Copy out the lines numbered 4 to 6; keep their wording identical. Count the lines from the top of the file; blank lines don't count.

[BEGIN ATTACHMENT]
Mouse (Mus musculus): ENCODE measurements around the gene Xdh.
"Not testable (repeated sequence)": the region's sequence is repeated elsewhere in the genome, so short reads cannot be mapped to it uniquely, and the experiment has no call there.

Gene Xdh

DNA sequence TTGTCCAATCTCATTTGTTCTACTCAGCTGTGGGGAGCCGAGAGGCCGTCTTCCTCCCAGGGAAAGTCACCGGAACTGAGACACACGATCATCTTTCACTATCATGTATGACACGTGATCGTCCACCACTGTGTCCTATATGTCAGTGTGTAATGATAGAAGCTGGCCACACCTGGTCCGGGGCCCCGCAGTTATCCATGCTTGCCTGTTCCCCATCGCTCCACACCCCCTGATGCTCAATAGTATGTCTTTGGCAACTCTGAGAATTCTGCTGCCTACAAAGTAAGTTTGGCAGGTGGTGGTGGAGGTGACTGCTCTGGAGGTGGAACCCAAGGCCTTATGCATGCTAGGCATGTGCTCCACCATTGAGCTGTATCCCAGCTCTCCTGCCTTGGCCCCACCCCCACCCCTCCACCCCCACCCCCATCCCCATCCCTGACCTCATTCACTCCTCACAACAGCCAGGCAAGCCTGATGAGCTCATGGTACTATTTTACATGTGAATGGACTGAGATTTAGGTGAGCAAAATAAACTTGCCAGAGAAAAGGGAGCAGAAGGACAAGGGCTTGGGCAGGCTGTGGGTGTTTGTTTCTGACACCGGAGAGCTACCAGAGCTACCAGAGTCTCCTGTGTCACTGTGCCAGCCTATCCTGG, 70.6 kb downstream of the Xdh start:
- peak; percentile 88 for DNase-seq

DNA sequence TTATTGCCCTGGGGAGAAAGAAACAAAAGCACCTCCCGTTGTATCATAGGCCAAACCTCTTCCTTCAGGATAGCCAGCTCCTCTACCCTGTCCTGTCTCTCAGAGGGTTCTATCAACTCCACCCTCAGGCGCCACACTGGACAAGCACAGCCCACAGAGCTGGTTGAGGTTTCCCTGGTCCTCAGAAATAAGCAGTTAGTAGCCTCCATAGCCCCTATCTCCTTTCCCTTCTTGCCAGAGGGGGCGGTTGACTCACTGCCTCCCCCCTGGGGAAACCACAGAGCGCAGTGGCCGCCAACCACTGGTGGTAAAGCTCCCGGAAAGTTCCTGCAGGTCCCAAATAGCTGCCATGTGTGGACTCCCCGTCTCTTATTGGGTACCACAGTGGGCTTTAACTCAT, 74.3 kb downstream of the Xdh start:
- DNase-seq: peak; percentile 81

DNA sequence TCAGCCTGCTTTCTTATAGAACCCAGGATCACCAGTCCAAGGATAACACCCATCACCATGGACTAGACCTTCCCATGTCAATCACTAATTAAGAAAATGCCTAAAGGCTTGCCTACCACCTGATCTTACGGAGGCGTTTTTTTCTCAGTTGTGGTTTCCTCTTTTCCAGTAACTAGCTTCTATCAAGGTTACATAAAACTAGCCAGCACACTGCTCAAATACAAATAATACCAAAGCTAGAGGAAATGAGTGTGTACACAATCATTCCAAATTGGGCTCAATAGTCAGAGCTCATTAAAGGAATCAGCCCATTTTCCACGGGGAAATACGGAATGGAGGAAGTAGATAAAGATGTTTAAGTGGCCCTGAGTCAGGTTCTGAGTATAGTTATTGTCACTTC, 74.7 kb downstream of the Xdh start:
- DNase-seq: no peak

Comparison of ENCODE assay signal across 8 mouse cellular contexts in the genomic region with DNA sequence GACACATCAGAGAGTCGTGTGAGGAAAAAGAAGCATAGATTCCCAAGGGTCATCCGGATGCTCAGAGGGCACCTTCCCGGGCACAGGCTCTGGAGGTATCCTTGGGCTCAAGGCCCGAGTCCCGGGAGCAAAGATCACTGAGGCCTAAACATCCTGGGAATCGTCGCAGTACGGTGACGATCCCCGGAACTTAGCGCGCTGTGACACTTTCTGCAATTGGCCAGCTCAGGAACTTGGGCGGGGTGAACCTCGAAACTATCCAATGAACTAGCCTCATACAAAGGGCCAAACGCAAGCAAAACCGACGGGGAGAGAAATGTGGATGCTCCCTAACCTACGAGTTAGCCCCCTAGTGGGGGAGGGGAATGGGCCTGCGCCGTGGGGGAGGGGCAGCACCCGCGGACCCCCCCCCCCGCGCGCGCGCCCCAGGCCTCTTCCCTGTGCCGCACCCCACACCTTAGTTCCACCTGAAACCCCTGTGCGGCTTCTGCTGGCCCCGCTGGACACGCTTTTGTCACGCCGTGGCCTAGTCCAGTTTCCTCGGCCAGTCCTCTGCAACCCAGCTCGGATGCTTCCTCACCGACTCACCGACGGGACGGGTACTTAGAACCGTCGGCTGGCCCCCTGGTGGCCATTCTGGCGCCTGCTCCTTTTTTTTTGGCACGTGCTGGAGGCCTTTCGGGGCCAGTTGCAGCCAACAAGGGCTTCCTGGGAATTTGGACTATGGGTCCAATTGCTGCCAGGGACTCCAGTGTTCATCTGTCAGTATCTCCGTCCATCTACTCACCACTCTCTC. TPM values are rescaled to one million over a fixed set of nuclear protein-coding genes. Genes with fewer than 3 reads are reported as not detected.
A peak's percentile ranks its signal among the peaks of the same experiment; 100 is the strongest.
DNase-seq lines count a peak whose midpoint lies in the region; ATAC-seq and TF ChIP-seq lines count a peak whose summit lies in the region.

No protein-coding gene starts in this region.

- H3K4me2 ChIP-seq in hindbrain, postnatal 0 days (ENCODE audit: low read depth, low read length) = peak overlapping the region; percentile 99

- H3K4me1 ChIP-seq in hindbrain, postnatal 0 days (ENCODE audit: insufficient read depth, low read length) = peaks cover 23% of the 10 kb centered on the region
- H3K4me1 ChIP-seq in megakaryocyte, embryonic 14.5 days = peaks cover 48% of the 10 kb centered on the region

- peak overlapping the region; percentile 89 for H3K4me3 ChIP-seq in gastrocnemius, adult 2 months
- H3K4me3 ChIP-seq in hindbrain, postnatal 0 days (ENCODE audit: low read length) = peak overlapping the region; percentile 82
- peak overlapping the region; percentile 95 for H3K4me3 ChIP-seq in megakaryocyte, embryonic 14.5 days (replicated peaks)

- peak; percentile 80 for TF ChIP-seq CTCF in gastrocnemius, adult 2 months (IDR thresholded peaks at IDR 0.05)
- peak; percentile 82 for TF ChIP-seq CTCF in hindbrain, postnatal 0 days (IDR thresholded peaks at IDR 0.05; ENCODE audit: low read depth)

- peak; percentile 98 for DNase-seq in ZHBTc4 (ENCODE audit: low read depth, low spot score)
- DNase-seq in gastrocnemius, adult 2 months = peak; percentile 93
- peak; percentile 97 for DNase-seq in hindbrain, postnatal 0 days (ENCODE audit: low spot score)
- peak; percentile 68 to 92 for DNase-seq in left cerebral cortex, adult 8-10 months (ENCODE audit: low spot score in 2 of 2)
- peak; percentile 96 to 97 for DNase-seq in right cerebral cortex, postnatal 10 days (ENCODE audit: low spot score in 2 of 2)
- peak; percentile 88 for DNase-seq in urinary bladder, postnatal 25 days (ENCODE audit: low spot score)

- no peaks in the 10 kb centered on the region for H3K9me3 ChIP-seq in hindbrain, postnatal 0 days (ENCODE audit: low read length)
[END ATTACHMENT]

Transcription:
DNA sequence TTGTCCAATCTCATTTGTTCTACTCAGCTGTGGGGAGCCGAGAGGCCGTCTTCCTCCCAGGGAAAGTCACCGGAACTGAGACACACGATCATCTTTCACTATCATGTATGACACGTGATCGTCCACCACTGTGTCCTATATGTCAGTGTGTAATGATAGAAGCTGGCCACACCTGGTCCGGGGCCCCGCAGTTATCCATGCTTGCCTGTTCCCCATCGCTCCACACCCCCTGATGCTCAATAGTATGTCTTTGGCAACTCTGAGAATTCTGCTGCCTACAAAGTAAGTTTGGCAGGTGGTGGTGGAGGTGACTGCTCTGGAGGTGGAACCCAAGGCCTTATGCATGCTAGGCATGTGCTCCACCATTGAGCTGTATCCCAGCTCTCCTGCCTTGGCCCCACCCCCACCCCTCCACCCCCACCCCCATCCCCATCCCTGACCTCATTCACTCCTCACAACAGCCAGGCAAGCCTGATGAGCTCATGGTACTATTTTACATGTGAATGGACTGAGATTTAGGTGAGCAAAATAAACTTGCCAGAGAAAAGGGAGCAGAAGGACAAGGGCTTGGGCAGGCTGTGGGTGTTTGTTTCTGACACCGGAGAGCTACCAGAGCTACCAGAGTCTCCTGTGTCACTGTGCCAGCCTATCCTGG, 70.6 kb downstream of the Xdh start:
- peak; percentile 88 for DNase-seq

DNA sequence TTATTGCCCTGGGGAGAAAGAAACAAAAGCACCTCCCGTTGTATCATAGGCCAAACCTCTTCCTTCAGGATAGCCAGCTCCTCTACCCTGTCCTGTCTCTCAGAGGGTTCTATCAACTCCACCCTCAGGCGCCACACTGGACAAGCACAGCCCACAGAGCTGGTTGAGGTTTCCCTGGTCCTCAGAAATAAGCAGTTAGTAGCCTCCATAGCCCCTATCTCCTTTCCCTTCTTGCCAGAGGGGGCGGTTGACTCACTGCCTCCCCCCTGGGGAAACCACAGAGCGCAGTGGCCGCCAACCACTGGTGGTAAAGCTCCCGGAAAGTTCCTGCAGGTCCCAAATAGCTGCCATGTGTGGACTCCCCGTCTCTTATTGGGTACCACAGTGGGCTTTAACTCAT, 74.3 kb downstream of the Xdh start: